sat 22/06/2024

This Much I Know, Hampstead Theatre review - an intellectual game with a slight emotional payload | reviews, news & interviews

This Much I Know, Hampstead Theatre review - an intellectual game with a slight emotional payload

This Much I Know, Hampstead Theatre review - an intellectual game with a slight emotional payload

Jonathan Spector is a Stoppard fan, but might Mamet have been better?

Soviet union: Natalie Kalmar and Oscar Adams The Other Richard

How do you make a play out of Stalin’s defecting daughter Svetlana, the psycho-economic theories of Daniel Kahneman and a fictionalised version of Derek Black, the son of a leading American white nationalist?

Playwright Jonathan Spector, who reveals in a programme note that one of his favourite British dramatists is Tom Stoppard, has had a lot of fun playing in the same dramaturgical sandpit. HIs new play at the Hampstead, This Much I Know, is a sparely staged three-hander, but it cleverly expands to cover all the above ideas and references within the context of the faltering relationship of a psychology lecturer and his traumatised wife, who has (guiltlessly) caused the death of a cyclist. The question is, would the play have benefitted from a simpler, tighter focus? 

Things begin unusually with the house lights up: the audience seems to be in a lecture hall, where a wall projection announces that course Psych 203, Cognitive Psychology, will be held. A livewire man bounces in to address us, with what seems like the standard performance warning about turning off our phones. But then he starts probing the behaviour of people who don’t switch their phones all the way off, and it’s clear this is the lecturer for Psych 203, Lukesh (a suitably intense Esh Alladi, pictured below). The lights duly go down.

Lukesh is from the let-me-entertain-you school of lecturing. He uses daft projections of Santa and the Tooth Fairy, a bouncy baby, an old cowboy and a lone Tater Tot to make his points, which concern the mysteries of decision-making and what we base our choices on. But despite his energetic, almost hectoring delivery, he can’t rid himself of what’s really troubling him: the three terse texts his wife has sent him, which may or may not mean she is leaving him.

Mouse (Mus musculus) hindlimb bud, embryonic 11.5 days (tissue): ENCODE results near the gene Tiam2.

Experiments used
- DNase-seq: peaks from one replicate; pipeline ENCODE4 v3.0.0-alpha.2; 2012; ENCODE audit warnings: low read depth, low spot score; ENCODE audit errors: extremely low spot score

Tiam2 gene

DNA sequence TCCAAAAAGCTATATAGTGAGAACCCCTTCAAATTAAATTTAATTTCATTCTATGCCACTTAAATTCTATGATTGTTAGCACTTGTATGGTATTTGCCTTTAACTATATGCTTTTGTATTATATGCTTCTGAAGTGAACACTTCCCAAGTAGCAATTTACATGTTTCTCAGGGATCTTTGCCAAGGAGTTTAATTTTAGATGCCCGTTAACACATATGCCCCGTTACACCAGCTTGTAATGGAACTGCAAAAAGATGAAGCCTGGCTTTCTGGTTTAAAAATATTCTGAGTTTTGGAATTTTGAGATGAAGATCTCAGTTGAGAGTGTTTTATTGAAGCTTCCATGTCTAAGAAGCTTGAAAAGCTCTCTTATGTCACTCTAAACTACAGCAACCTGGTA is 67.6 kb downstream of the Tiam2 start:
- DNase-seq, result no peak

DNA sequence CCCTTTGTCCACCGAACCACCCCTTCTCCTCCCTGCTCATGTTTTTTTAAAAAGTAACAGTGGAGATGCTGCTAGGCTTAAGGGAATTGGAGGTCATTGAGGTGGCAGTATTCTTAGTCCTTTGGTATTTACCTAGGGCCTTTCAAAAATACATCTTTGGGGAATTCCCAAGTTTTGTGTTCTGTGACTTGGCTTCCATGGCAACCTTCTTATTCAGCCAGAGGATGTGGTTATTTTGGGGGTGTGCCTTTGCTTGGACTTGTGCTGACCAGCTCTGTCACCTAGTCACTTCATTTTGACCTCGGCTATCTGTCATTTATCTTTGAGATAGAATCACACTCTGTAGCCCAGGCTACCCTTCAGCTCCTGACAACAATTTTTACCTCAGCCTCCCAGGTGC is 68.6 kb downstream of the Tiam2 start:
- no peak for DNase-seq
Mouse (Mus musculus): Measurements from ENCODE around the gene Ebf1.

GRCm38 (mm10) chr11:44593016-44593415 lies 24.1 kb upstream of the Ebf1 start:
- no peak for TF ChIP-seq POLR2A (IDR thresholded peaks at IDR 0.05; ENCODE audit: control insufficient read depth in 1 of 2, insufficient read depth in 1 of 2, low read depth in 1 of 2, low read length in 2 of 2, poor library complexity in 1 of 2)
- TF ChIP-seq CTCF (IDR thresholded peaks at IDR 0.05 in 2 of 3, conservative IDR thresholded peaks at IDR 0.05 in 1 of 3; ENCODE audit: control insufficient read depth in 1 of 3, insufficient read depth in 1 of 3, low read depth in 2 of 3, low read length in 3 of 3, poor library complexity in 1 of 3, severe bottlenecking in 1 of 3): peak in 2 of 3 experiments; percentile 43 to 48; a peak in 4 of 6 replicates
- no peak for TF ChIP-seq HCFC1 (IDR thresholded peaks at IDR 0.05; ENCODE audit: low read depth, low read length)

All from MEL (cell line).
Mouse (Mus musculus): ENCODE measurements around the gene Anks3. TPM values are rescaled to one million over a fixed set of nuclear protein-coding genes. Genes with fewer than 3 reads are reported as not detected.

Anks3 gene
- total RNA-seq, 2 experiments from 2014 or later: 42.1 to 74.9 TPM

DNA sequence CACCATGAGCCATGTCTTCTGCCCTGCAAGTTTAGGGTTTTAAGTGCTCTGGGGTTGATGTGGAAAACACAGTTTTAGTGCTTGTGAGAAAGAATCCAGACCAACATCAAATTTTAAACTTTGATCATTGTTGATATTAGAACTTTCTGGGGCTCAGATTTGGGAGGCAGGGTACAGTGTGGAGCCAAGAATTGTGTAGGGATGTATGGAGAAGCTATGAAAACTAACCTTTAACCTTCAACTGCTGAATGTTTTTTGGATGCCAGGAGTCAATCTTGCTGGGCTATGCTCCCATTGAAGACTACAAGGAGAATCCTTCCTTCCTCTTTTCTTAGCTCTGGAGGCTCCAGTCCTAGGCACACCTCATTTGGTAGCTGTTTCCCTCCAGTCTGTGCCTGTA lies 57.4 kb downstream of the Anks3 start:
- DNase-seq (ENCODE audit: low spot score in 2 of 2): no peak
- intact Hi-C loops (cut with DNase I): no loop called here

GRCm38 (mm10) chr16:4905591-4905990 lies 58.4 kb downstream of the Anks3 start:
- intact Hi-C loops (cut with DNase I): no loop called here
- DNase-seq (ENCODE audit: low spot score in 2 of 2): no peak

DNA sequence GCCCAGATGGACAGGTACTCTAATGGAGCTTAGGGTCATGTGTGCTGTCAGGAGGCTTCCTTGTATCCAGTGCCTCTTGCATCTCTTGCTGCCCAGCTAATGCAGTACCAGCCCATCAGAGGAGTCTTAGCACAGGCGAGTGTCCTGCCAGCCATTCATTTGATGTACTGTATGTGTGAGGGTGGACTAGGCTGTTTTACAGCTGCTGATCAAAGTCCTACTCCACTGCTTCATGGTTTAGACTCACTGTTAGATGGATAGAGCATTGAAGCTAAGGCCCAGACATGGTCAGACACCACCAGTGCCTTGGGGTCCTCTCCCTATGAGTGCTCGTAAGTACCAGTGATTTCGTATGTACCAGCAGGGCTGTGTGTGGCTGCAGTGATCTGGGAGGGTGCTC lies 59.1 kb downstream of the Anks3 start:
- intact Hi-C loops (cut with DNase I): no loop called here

Esh Alladi as Lukesh in This Much I KnowWhat unfolds over the next two hours is a multi-stranded tale of people searching for answers. Not just Lukesh, intent on making his wife tell him whether their marriage is over. His writer wife Natalya (a delicate turn from Natalie Klamar) is looking for answers about Svetlana Alliluyeva, who she believes was her grandmother’s childhood friend and possibly responsible for her escape from Stalin's purges of the late 1930s. This sends Natalya on a trip to Russia, where she encounters a succession of men who may or not be able to help her, all played by young Oscar Adams in an impressively authentic accent. 

Adams, though, also plays a more significant voice in this polyphony, as Harold, the son of the founder of TrueNation, a white supremacist website, who is looking for answers about his father’s toxic teachings. He comes to Lukesh to ask him to be his thesis supervisor on the subject of H G Wells, whom he is interested in for intriguing reasons. Word has got out on campus about his true identity, and he is battling the massed forces of cancel culture. Lukesh is highly sceptical, bordering on hostile towards him, but the two tease out which elements of Harold’s father’s ideology Harold still subscribes to, and what he has rejected. (Harold’s father talks to him from a TV monitor, with a Confederate flag behind him; Stalin communicates with his daughter in a similar way, enhancing the sense ot the emotional distance between them.) 

Spector gives Harold some cogent arguments supporting those of his father’s beliefs he has not rejected, and it becomes clear Harold is at base a rational man with a broad idealistic streak, rather than a no-holds-barred white supremacist. When his recanting leads to a tragedy, he becomes as haunted by what-if scenarios as Natalya is about the accident she was involved in. But his story is left more or less dangling as the focus switches to Natalya’s researches and Svetlana’s relationship with a terminally ill Indian man.

This is an inventive production (designed by Blythe Brett, directed by Chelsea Walker) that uses just a large dark-wood desk in a zigzag shape for its set, with video projections — some covering the whole back wall — adding visual impact. The segues between characters, countries, whole decades are done with maximum economy and speed: as Svetlana, for example, Kalmar simply and quickly ties her hair back and produces a desk microphone to address unseen press briefings; Adams switches from a Russian to an American accent in the same sentence. (Almost too much speed: I heard audience members at the interval trying to untangle who was who and clearly being flummoxed.)

Esh Alladi as Lukesh in This Much I KnowThe real-life model for Harold, Derek Black, thanks to the students who didn’t cancel him but engaged with him, went on to renounce his father’s credo publicly and has become an anti-racism activist. What a great play Spector could have made of that process, more Mamet than Stoppard, and how well this strong cast would have risen to it, especially given Adams’s powerful stage presence.

What we have instead is a sort of game, where the academic superstructure Spector builds up around cognition is ultimately undermined by his denouement. As he knows it will be. Thanks to the excellence of the staging and cast, it’s not remotely dull, but it doesn’t carry enough of an emotional payload to send you home feeling stimulated, either intellectually or emotionally.

Word has got out on campus about Harold's true identity, and he is battling the massed forces of cancel culture


Editor Rating: 
Average: 3 (1 vote)

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